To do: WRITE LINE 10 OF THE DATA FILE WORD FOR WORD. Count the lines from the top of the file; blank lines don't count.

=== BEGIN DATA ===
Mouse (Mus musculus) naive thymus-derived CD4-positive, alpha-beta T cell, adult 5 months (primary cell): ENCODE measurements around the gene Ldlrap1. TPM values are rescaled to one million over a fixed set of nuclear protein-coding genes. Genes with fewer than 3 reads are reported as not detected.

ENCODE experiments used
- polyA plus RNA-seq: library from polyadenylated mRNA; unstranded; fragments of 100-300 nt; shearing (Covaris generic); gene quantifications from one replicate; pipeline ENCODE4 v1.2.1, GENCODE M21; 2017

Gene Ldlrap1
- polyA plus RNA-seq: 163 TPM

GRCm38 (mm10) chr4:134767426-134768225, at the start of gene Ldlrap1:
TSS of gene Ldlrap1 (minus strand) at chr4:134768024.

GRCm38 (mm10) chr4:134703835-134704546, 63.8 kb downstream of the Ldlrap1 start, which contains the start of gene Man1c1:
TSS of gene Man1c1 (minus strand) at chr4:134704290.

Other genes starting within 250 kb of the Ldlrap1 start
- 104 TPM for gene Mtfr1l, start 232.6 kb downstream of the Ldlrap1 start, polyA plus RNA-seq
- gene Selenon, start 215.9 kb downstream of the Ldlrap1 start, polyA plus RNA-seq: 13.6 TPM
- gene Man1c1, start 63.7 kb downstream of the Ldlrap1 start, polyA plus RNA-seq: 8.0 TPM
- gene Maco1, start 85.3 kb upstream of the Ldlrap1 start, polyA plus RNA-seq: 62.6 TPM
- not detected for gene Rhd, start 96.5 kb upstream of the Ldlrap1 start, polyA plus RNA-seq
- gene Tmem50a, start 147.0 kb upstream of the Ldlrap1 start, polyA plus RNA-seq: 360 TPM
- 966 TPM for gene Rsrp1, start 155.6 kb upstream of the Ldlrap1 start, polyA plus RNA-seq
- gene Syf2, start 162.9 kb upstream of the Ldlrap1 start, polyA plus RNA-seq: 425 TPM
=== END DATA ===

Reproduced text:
Other genes starting within 250 kb of the Ldlrap1 start